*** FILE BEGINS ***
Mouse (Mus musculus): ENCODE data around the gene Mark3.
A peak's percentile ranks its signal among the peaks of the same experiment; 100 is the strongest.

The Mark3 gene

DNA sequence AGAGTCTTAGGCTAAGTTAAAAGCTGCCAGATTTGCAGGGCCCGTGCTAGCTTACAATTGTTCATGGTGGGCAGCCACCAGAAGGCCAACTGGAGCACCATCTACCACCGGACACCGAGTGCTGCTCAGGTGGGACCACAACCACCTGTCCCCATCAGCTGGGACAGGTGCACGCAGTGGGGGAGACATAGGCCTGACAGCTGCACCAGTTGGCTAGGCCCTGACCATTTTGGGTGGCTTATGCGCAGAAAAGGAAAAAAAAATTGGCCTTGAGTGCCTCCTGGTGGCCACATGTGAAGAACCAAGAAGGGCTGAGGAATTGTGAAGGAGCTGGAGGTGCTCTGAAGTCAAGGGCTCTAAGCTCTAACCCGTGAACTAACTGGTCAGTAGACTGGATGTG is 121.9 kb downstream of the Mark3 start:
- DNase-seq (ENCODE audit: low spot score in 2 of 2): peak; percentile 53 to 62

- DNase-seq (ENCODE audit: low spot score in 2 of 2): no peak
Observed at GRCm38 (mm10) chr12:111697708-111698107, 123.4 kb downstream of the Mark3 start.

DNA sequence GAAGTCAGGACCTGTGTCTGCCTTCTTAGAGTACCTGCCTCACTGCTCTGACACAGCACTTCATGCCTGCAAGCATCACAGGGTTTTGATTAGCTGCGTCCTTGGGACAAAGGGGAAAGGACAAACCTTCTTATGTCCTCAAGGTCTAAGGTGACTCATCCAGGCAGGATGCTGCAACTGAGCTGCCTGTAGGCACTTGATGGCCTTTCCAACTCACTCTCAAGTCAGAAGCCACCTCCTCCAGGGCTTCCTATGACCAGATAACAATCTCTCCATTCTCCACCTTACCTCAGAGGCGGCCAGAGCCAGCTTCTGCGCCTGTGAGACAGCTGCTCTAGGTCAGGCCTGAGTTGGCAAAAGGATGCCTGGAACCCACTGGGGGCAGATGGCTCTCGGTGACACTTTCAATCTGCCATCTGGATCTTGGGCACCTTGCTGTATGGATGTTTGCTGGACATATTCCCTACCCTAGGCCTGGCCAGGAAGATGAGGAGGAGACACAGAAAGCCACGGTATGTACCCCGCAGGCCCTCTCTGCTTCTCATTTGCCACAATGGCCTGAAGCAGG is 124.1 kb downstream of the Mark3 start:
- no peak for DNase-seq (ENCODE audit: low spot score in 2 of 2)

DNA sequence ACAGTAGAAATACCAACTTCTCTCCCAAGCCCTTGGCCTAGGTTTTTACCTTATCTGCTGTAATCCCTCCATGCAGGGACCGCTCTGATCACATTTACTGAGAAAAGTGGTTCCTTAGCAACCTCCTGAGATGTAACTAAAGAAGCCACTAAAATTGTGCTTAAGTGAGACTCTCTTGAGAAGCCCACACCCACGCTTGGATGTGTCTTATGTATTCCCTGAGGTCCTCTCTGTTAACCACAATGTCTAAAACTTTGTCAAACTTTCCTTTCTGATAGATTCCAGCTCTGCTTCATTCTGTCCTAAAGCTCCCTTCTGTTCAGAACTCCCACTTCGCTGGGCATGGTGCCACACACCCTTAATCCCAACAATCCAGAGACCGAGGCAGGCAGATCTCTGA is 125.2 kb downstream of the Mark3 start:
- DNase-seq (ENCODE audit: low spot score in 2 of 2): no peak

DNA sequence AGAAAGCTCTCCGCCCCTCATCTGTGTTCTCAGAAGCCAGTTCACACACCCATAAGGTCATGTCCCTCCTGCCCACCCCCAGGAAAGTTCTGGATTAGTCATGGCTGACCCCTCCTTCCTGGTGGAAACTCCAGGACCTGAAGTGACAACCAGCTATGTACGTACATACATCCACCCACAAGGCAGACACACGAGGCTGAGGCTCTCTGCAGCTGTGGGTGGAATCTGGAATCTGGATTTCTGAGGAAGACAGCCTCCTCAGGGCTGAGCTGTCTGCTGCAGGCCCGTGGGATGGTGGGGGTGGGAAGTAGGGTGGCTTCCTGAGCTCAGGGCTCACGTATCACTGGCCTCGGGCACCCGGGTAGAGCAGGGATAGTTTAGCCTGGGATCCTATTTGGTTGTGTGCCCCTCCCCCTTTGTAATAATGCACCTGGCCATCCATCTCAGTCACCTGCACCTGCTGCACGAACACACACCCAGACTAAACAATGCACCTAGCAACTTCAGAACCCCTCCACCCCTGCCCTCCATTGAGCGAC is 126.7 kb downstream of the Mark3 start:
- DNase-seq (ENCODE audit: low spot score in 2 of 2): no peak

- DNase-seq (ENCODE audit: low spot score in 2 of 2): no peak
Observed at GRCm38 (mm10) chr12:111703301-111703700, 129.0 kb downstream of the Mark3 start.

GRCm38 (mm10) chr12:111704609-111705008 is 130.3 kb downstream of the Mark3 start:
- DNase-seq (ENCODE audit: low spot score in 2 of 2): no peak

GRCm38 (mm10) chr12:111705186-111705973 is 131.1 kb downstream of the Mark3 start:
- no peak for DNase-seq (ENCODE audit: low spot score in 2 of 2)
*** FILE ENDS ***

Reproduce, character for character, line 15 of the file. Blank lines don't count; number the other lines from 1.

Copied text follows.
Observed at GRCm38 (mm10) chr12:111703301-111703700, 129.0 kb downstream of the Mark3 start.